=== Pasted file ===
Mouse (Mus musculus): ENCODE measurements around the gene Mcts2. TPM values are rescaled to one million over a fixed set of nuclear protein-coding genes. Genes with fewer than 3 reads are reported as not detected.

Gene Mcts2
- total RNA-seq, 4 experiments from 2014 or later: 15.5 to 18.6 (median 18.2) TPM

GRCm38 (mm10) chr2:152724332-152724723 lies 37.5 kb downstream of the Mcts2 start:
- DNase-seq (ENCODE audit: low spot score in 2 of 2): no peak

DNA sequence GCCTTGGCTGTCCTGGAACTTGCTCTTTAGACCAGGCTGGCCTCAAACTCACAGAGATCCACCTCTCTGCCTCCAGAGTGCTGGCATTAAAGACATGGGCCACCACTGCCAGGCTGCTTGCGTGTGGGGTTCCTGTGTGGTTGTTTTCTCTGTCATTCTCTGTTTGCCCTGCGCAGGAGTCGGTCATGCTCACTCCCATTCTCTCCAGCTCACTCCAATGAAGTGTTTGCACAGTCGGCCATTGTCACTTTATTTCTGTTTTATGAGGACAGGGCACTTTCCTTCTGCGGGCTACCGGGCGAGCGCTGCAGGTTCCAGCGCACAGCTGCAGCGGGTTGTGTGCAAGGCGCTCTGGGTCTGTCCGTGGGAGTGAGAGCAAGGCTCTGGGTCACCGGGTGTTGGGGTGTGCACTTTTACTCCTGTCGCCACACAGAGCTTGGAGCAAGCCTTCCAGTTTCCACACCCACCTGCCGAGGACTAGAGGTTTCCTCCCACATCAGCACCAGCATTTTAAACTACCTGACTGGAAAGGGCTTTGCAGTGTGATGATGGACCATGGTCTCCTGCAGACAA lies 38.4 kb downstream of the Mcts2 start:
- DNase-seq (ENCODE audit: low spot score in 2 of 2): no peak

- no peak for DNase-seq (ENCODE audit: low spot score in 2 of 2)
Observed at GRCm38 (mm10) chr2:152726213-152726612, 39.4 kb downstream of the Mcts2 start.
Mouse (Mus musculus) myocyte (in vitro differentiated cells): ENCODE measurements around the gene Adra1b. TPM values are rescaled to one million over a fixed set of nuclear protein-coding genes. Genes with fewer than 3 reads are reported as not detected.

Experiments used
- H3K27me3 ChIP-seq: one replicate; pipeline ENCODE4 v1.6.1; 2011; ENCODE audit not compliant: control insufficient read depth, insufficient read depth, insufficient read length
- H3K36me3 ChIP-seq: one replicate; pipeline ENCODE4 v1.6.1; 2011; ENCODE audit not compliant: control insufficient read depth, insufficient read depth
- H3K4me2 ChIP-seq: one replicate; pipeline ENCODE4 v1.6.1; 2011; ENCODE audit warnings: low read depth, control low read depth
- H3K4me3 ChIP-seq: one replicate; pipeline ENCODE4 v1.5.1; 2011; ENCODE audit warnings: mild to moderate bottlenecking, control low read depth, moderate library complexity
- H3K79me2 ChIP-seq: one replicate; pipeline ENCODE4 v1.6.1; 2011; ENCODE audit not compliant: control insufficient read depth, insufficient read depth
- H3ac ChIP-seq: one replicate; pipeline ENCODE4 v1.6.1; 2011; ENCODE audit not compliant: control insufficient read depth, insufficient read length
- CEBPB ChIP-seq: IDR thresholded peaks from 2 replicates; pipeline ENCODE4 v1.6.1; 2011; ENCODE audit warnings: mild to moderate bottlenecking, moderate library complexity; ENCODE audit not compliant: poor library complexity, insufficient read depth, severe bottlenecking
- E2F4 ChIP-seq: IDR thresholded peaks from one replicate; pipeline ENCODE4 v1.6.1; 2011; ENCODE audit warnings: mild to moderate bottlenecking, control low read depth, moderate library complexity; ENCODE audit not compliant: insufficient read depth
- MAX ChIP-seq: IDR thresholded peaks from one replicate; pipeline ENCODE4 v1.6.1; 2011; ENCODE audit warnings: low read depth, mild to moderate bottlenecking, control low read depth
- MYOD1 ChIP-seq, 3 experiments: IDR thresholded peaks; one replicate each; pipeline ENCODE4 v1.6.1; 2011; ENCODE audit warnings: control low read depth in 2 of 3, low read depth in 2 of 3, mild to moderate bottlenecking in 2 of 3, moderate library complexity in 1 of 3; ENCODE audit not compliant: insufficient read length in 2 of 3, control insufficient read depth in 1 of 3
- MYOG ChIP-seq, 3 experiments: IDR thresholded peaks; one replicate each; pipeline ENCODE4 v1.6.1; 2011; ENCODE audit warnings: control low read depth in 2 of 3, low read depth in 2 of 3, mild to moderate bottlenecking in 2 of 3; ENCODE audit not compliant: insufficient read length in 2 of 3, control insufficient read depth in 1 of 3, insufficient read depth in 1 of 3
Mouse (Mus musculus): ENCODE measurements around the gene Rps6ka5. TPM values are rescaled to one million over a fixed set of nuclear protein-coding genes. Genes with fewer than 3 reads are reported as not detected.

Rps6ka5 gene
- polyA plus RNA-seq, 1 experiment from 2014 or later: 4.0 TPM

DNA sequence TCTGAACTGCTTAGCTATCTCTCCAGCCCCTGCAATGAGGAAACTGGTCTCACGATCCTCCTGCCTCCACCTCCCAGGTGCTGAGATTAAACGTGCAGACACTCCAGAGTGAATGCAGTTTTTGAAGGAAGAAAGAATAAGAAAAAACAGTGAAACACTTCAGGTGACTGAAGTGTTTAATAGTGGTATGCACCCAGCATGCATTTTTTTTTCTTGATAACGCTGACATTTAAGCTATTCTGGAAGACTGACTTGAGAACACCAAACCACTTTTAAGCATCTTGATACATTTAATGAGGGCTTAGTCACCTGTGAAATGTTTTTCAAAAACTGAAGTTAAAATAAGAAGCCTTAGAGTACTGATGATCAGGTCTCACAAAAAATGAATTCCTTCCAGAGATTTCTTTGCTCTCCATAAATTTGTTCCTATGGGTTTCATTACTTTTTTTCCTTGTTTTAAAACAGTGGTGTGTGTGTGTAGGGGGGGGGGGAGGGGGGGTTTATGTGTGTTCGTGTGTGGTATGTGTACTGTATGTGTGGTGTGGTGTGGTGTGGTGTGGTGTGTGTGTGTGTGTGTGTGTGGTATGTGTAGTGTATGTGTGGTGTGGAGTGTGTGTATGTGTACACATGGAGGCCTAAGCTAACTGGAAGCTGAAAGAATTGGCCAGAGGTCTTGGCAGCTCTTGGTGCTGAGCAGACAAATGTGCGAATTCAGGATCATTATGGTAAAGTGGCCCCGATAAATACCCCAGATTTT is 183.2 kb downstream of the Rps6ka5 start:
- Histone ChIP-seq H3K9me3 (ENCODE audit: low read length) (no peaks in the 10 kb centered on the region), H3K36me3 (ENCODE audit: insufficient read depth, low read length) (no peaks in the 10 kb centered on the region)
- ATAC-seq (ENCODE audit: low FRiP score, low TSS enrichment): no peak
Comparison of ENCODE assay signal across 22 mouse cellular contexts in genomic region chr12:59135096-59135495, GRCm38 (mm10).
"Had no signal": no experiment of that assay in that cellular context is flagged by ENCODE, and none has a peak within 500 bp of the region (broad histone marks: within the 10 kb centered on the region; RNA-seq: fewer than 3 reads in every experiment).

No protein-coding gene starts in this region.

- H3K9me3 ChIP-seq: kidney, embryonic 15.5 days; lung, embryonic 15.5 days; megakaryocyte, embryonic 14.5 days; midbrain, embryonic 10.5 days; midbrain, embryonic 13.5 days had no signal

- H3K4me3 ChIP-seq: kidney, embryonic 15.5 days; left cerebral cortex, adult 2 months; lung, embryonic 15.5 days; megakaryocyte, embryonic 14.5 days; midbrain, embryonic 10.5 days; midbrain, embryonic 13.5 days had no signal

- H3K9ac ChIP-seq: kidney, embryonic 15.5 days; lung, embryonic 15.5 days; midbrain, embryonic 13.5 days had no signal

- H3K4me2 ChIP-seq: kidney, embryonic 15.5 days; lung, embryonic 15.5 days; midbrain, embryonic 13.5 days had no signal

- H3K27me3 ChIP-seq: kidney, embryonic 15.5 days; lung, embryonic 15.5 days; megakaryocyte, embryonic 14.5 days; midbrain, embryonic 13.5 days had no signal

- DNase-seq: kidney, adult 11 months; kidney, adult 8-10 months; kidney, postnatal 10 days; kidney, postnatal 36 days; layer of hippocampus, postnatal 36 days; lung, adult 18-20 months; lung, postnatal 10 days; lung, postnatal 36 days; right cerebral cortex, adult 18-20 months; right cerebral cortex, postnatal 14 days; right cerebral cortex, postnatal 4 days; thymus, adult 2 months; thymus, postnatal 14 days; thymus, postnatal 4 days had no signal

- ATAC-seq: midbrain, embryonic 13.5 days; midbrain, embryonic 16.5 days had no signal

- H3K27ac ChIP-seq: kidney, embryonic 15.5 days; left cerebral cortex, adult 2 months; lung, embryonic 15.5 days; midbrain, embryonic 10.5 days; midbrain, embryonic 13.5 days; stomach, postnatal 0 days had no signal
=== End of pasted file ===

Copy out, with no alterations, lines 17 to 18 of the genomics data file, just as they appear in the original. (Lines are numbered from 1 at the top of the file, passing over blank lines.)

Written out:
- H3ac ChIP-seq: one replicate; pipeline ENCODE4 v1.6.1; 2011; ENCODE audit not compliant: control insufficient read depth, insufficient read length
- CEBPB ChIP-seq: IDR thresholded peaks from 2 replicates; pipeline ENCODE4 v1.6.1; 2011; ENCODE audit warnings: mild to moderate bottlenecking, moderate library complexity; ENCODE audit not compliant: poor library complexity, insufficient read depth, severe bottlenecking